Three guys are in an elevator and one of them farts. There are two truths about this situation. One is that someone literally passed gas and knows it, the other is the communally agreed truth, which is that the guilty party will be the first off the elevator. Even if the first guy off the elevator didn’t do it, once he has left the elevator the other two will at least in their mind if not in oral agreement decide that the rest of the journey will be easier on them if they just agree that the guilty party has departed. This is an extremely trivial example of a common place mislead truth or lie that in all honesty probably doesn’t hurt anyone. We, as a society, tell little white lies to avoid uncomfortable situations. The problem is, that even the most harmless of little lies is a gamble in what could lead to a trail of embarrassment and shame.
Although the recent incident involving congressmen Anthony Wiener comes to mind, that really isn’t what started me thinking about this issue. But it does make for a good example of the kind of lie I’m talking about. When we lie to cover up or save ourselves from embarrassment we are really just building up that embarrassment. Just go back to the analogy of the gastronomic anomaly in the elevator. What if, in that awkward moments after the odorous crime was committed, the guilty party just declared the truth. “Sorry, that was me.” Or even, “That was me… Deal with it!”. Who says there was really anything to be sorry for. It’s a natural thing, or at least that could be argued. But if you hide the truth, there is no argument for innocents because the avoidance of the truth is evidence of personal guilt.
However you do it, telling the truth early puts the matter to a close. The more you cover it up, the more it makes you look a fool. That said, even if you could get away with a lie, would you? Would it really matter?
Most people say they wouldn’t. But when faced with a situation, there are many who from an early childhood practice default to lie in the face of unwanted attention or embarrassment. I knew some children growing up that lied with every statement. I often wonder how that worked out for them as they developed into adulthood. As a co-worker or employee, how important is complete honesty. Everyone should be allowed a level of privacy about them selves, their thoughts and feelings. But when does a little lie show you how dependable that person really is. In my job, I work with important servers in ways that it is important that I demonstrate a level of integrity when it comes to “fessing up” to mistakes I make. Because in technology, when someone lies, it really messes up the trouble shooting data we use to find a solution. I’ve been lied to many times by clients who have messed up their own website but don’t want to admit that they were messing with things they shouldn’t have. I also have clients, one today in fact, that simply declare the truth, “I was playing around where I shouldn’t have and I altered this line of code.” Maybe an embarrassing thing to admit at first, but it also means I can find the solution in seconds.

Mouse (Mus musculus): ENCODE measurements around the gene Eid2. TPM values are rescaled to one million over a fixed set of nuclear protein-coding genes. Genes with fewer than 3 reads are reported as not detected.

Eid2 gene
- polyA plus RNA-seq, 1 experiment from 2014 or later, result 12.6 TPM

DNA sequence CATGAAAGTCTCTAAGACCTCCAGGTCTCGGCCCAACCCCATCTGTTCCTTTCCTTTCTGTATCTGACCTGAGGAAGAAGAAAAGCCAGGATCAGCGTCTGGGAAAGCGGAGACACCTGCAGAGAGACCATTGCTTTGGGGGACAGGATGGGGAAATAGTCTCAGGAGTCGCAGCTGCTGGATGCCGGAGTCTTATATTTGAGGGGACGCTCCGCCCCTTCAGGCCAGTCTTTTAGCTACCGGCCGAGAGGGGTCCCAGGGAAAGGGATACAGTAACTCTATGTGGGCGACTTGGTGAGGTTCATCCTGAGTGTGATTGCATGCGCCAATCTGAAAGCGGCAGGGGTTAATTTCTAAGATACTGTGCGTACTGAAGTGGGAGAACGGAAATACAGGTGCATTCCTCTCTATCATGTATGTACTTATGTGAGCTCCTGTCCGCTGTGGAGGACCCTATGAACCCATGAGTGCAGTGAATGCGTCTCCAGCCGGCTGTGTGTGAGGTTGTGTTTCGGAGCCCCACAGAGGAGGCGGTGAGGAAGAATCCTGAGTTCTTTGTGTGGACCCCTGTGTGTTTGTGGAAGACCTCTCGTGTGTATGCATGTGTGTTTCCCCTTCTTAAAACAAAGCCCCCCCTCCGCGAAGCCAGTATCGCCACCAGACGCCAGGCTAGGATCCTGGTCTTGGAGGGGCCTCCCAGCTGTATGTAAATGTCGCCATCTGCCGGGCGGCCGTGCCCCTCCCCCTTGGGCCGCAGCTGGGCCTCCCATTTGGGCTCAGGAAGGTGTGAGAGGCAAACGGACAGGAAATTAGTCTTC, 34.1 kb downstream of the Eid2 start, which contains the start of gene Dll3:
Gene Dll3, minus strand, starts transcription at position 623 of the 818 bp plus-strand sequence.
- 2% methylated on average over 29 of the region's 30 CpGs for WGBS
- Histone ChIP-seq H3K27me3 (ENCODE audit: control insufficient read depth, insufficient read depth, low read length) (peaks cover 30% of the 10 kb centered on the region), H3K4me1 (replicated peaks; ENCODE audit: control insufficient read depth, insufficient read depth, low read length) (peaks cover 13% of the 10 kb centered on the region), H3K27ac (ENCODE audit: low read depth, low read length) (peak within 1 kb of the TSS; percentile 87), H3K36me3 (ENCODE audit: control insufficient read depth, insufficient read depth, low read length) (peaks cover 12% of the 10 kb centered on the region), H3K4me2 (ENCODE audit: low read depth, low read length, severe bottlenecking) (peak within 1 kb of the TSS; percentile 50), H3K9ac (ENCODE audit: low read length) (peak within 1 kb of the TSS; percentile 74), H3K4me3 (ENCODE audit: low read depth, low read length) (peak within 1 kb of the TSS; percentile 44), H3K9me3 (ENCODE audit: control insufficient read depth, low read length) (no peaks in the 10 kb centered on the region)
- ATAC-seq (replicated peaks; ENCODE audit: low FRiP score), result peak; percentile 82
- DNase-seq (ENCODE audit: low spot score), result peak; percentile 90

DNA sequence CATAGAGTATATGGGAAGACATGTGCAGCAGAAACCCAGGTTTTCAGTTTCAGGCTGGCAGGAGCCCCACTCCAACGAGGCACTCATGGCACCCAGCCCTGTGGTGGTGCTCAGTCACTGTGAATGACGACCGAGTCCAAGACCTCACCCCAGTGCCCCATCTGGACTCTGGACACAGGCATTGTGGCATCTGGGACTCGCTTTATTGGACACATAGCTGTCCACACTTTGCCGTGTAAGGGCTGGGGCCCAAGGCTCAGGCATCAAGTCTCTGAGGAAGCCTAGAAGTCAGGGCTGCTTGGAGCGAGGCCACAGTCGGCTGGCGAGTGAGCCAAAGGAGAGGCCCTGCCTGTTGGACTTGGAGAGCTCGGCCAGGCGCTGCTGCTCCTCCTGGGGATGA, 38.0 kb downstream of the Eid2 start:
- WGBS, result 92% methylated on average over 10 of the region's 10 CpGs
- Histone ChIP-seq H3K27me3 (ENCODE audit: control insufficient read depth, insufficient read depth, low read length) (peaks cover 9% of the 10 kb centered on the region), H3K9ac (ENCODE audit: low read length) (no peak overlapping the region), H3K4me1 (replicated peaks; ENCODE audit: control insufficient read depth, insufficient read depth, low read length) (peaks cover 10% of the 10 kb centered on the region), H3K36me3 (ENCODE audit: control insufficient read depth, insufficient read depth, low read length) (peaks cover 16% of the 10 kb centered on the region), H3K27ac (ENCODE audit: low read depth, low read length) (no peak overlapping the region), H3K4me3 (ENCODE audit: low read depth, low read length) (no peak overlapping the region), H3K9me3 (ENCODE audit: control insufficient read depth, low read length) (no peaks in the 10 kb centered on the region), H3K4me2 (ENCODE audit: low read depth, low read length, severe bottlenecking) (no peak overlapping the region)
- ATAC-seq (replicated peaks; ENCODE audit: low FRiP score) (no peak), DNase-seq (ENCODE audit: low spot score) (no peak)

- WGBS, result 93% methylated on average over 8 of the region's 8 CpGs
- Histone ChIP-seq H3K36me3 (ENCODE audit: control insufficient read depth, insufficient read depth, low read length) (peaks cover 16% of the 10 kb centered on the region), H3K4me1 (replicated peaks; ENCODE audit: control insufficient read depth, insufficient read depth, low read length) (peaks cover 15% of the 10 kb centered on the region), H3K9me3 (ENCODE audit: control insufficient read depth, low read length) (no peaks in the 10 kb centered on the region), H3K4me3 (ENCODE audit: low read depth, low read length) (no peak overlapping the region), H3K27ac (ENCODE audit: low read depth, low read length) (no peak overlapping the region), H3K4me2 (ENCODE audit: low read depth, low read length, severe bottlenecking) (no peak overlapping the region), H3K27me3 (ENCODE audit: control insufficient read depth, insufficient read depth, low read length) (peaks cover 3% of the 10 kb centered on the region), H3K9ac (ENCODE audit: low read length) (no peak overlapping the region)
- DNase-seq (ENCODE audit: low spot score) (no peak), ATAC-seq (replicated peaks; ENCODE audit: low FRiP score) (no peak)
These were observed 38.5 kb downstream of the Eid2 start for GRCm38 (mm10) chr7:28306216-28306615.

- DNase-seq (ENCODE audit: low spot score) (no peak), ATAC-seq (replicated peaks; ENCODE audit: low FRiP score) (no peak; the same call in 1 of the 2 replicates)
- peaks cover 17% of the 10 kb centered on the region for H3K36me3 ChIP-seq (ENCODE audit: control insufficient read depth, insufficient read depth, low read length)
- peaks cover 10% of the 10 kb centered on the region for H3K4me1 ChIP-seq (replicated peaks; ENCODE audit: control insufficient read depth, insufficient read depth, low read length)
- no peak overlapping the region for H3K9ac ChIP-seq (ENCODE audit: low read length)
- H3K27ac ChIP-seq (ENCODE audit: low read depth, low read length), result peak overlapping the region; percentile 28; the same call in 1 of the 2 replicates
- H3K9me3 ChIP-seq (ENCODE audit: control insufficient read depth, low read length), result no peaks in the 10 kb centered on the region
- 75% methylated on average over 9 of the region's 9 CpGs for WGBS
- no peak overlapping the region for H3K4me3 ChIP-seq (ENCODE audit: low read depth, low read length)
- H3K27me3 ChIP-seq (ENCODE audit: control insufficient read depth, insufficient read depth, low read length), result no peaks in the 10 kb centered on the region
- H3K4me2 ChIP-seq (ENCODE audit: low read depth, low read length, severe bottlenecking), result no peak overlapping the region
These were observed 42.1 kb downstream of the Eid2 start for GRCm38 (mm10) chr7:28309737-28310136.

Perhaps there are some jobs where truth is more important then others. Maybe it’s more important that a nurse working in a surgery room tells the truth then a janitor lying about how often the toilets are scrubbed. I bet if you asked a military person, they would say that integrity at any level is crucial to the success of the team. What about in the Church? Is there room for lies that cover our socially awkward moments? I’m honestly not sure. I guess every person needs to seek out their own conviction on the matter of how honest they need to be with the brotherhood of Church family. I do know this. When we tell lies, we only cheat ourselves. Sounds like something I would say to my kids, but it’s true for all of us. When we lie, we take on an unnecessary burden, we miss out on a disarmed moment of bonding with our family, and most of all, we deceive ourselves about our own identities. I have been dishonest. I spent a great deal of my youth worried more about convincing those around me of my high level of integrity then I was actually concerned about my true integrity. Later in life I read a verse that struck me about this.
Therefore, my dear friends, as you have always obeyed—not only in my presence, but now much more in my absence—continue to work out your salvation with fear and trembling, for it is God who works in you to will and to act in order to fulfill his good purpose. -Philippians 2:12-13
Fear and trembling. To me, at that age, my faith was a mostly logical choice. I read, understood and decided to put my faith in Christ. But “fear and trembling”… not so much. It was only after college that I became more committed to a more honest relationship and faith in Christ. I would stop putting on a show and start really living faith. Faith means that I really trust Christ enough to forgive my mistakes. It means I don’t hide from my mistakes, but face them head on and push forward doing good. I struggle, but the difference now is I am proud of my struggle. I would gladly share with any brother in Christ who honestly wants to know. The bible does teach that we shouldn’t just “cast our pearls to swine”, meaning don’t share your heart with those who will mistreat it. But when you are in the safety of the family of God, you should be comfortable with and enjoy the benefits of honesty.